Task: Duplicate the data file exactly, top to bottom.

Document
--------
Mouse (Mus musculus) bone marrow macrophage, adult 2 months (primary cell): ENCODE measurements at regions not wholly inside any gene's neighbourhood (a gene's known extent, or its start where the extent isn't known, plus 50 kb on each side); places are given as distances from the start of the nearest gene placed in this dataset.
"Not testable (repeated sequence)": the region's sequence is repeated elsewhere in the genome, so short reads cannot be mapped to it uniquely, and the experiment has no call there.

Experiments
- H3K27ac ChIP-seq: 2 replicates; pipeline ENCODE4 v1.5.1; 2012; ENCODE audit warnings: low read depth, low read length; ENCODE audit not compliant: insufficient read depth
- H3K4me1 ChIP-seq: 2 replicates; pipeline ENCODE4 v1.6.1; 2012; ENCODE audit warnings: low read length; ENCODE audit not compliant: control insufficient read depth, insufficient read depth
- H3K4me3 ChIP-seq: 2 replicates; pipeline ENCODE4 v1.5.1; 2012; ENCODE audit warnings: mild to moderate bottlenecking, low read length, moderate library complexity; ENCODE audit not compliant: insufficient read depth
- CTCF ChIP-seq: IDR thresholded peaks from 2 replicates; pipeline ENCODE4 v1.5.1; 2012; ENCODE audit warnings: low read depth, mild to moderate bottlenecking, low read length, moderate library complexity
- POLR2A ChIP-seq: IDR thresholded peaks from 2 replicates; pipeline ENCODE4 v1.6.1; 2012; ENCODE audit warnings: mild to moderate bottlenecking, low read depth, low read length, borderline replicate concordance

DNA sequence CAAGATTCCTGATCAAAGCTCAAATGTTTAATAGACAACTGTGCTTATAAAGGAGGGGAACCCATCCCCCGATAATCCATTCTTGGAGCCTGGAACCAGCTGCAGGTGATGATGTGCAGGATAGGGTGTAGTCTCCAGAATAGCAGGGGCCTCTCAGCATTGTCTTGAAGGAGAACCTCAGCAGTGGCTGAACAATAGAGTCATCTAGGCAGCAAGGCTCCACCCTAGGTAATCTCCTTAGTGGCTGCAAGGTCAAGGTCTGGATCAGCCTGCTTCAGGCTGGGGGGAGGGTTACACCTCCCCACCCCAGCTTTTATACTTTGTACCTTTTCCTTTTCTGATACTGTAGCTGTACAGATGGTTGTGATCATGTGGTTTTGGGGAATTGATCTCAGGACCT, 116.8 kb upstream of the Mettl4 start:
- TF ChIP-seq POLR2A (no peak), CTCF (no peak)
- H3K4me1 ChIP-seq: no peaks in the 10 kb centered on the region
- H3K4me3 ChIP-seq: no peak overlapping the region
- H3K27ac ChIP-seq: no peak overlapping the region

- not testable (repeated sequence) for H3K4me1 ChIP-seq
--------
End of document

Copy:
Mouse (Mus musculus) bone marrow macrophage, adult 2 months (primary cell): ENCODE measurements at regions not wholly inside any gene's neighbourhood (a gene's known extent, or its start where the extent isn't known, plus 50 kb on each side); places are given as distances from the start of the nearest gene placed in this dataset.
"Not testable (repeated sequence)": the region's sequence is repeated elsewhere in the genome, so short reads cannot be mapped to it uniquely, and the experiment has no call there.

Experiments
- H3K27ac ChIP-seq: 2 replicates; pipeline ENCODE4 v1.5.1; 2012; ENCODE audit warnings: low read depth, low read length; ENCODE audit not compliant: insufficient read depth
- H3K4me1 ChIP-seq: 2 replicates; pipeline ENCODE4 v1.6.1; 2012; ENCODE audit warnings: low read length; ENCODE audit not compliant: control insufficient read depth, insufficient read depth
- H3K4me3 ChIP-seq: 2 replicates; pipeline ENCODE4 v1.5.1; 2012; ENCODE audit warnings: mild to moderate bottlenecking, low read length, moderate library complexity; ENCODE audit not compliant: insufficient read depth
- CTCF ChIP-seq: IDR thresholded peaks from 2 replicates; pipeline ENCODE4 v1.5.1; 2012; ENCODE audit warnings: low read depth, mild to moderate bottlenecking, low read length, moderate library complexity
- POLR2A ChIP-seq: IDR thresholded peaks from 2 replicates; pipeline ENCODE4 v1.6.1; 2012; ENCODE audit warnings: mild to moderate bottlenecking, low read depth, low read length, borderline replicate concordance

DNA sequence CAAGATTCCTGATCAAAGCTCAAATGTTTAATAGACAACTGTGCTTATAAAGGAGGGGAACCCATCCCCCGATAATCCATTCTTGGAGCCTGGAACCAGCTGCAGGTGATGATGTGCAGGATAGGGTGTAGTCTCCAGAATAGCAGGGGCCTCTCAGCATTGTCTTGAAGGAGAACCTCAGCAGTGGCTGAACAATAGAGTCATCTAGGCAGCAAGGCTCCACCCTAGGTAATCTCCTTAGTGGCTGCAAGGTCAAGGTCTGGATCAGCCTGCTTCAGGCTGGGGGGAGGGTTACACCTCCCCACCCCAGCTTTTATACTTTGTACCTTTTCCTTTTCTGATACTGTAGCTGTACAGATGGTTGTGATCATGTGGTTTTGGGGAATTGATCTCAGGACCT, 116.8 kb upstream of the Mettl4 start:
- TF ChIP-seq POLR2A (no peak), CTCF (no peak)
- H3K4me1 ChIP-seq: no peaks in the 10 kb centered on the region
- H3K4me3 ChIP-seq: no peak overlapping the region
- H3K27ac ChIP-seq: no peak overlapping the region

- not testable (repeated sequence) for H3K4me1 ChIP-seq